Oracle's latest Java IDE adds more automation

[PROGRAMMERS REPORT, November 5, 2002] -- Last week, Oracle released its flagship Oracle9i JDeveloper Version 9.0.3. IDE, which makes available a number of improvements that better position the product as an enterprise tool in a very competitive Java tools market.

The company, after acquiring rights to Borland's JBuilder source base, has been at work over several years rewriting a fully Java-based tool and adding assorted bells and whistles. The tool also represents a big move into object-oriented, J2EE-centric computing for the relational database giant.

''Oracle had proprietary tools. People thought of themselves as Oracle developers. With J2EE, we are reaching a lot of new blood,'' said John Magee, vice president, development tools at Oracle.

Magee said JDeveloper has been a pure Java IDE since a rewrite that came out in 2001. With 9.0.3., JDeveloper adds improved UML and patterns support, a Code Coach that picks up errors and guides developers through component creation, and more automated support for EJB creation and EJB-to-SOAP Web services component migration.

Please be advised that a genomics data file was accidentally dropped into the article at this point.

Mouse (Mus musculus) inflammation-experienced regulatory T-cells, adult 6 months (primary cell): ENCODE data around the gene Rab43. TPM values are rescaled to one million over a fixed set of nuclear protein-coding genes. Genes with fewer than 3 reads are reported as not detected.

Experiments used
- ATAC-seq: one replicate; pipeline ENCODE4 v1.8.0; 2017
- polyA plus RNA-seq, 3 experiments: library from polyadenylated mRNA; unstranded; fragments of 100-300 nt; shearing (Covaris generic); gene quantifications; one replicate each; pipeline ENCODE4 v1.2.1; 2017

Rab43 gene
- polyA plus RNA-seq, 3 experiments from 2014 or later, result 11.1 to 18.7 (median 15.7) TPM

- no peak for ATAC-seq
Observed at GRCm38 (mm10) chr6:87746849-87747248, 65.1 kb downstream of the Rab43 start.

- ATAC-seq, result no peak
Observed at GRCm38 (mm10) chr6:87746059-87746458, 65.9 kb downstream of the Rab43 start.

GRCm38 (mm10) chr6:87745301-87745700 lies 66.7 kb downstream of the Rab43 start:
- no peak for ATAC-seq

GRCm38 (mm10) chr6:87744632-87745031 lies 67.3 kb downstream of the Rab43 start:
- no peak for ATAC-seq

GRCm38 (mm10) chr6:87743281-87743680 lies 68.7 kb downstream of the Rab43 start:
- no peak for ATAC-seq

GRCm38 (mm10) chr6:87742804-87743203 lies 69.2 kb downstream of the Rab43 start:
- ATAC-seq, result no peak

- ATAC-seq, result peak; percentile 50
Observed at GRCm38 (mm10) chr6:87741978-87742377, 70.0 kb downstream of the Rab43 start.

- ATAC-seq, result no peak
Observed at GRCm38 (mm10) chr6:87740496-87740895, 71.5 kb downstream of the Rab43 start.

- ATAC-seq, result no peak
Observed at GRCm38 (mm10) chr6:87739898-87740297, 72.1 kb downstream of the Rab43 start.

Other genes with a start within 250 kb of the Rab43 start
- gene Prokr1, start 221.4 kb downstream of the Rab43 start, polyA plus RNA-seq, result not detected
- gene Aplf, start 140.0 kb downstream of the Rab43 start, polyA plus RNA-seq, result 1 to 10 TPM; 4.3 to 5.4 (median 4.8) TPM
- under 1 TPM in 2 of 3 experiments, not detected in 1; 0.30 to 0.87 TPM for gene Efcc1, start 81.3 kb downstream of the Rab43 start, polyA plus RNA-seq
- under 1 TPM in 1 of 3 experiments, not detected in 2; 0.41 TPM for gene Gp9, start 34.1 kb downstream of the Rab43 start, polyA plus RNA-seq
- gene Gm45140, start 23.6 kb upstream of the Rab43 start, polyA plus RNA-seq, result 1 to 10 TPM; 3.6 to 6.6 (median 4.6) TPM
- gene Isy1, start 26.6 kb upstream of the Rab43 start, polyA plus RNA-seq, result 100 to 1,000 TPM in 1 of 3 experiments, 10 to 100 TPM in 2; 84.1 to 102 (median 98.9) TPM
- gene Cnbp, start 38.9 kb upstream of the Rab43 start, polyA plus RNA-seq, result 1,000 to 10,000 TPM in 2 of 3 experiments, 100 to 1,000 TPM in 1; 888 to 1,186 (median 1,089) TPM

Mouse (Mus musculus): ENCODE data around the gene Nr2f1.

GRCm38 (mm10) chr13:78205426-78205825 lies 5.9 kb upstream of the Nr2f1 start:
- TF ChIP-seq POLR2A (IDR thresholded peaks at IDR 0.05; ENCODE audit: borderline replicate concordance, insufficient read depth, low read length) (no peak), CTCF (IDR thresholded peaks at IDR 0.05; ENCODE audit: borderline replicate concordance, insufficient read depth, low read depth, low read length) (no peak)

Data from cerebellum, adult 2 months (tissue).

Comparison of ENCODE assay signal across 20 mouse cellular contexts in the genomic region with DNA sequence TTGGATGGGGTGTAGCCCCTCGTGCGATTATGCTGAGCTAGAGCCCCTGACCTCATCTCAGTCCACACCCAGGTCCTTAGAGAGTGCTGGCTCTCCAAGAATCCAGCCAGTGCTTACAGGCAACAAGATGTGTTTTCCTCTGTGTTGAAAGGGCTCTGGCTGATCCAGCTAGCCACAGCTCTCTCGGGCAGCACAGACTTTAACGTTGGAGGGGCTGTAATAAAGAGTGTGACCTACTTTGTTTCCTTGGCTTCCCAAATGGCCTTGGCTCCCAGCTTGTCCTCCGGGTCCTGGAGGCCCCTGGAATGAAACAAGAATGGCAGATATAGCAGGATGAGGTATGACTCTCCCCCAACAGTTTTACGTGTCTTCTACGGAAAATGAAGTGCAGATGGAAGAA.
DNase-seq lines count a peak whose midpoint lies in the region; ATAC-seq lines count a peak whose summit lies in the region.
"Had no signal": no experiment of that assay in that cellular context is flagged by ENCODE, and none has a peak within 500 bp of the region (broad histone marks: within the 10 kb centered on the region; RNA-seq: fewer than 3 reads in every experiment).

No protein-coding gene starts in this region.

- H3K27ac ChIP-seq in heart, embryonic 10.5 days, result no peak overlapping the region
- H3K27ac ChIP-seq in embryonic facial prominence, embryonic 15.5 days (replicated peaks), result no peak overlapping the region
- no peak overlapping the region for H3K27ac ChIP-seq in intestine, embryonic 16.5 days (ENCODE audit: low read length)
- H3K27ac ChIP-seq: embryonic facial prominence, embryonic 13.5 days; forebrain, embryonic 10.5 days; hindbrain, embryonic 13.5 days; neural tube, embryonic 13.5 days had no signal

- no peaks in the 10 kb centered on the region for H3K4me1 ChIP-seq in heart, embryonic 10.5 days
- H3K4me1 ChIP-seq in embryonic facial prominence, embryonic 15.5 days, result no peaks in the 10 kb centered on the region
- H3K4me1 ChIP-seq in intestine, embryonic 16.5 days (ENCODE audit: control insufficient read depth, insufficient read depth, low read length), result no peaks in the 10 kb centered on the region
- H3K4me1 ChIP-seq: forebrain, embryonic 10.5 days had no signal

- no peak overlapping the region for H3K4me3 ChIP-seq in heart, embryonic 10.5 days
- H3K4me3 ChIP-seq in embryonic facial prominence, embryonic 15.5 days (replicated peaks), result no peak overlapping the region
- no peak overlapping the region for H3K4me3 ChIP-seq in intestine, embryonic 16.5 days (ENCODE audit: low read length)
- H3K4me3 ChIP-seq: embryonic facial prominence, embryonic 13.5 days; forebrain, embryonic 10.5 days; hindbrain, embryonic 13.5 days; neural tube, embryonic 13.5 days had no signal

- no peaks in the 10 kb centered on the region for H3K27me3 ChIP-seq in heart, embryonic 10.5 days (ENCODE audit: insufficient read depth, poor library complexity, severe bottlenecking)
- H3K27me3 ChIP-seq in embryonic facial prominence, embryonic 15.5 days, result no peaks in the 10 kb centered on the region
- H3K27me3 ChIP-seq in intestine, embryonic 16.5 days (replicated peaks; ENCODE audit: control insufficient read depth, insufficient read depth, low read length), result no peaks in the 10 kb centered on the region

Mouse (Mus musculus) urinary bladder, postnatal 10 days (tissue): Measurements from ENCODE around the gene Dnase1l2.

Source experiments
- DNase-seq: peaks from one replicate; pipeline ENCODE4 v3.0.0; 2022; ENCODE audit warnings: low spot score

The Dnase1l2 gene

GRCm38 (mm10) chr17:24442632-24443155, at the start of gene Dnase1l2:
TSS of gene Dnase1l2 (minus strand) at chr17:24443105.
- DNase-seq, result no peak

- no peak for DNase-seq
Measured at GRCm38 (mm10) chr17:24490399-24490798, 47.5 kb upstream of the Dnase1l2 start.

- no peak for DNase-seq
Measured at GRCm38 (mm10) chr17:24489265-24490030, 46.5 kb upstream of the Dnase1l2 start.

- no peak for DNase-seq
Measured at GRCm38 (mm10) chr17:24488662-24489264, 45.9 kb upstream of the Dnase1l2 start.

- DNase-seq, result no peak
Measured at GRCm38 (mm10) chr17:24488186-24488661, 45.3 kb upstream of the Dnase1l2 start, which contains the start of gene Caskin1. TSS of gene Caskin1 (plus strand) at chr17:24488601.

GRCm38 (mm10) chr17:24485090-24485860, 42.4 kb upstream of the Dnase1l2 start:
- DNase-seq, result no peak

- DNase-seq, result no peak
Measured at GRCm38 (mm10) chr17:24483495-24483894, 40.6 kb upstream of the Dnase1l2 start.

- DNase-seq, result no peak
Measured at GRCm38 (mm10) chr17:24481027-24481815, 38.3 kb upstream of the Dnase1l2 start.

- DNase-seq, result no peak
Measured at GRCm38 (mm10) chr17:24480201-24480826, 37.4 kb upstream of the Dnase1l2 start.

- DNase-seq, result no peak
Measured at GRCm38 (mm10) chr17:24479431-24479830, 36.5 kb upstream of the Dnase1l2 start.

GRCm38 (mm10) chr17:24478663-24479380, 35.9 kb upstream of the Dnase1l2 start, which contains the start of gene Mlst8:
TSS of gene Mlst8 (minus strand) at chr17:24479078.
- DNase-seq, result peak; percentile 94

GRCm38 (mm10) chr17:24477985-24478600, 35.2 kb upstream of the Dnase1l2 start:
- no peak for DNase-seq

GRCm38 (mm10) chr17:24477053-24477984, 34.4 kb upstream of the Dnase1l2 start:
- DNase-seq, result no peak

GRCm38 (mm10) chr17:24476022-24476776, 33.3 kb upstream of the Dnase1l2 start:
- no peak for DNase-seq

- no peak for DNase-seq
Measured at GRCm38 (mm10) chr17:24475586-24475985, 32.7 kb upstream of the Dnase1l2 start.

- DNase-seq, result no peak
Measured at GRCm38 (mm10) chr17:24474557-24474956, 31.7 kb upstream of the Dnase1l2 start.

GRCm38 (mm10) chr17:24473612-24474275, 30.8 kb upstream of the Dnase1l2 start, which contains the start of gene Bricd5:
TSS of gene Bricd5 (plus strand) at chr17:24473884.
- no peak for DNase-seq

Automated code generation -- which could be described as a manager's dream and a developer's nightmare -- will be important in the next stage of Java growth, said Magee, echoing the position of competitors like BEA Systems. Oracle, which created a lot of software engineering tools prior to its embrace of Java, should have a role to play in this development.

''The Internet came along and people threw [software engineering disciplines] out. Perl came in and, in some ways, we went back to the Stone Age,'' opined Magee. ''Java is a great deployment platform, but it could be more productive.''

Oracle9i JDeveloper is immediately available for free download and evaluation from OTN and can be purchased for U.S. $995 per named user.

Also recently, Oracle released its first version of the Toplink object-to-relational mapping software, acquired earlier this year from now-defunct WebGain. Toplink is available for free with Oracle's9i application server, and for $7,000 per processor when bought separately or purchased with JDeveloper.

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About the Author

Jack Vaughan is former Editor-at-Large at Application Development Trends magazine.


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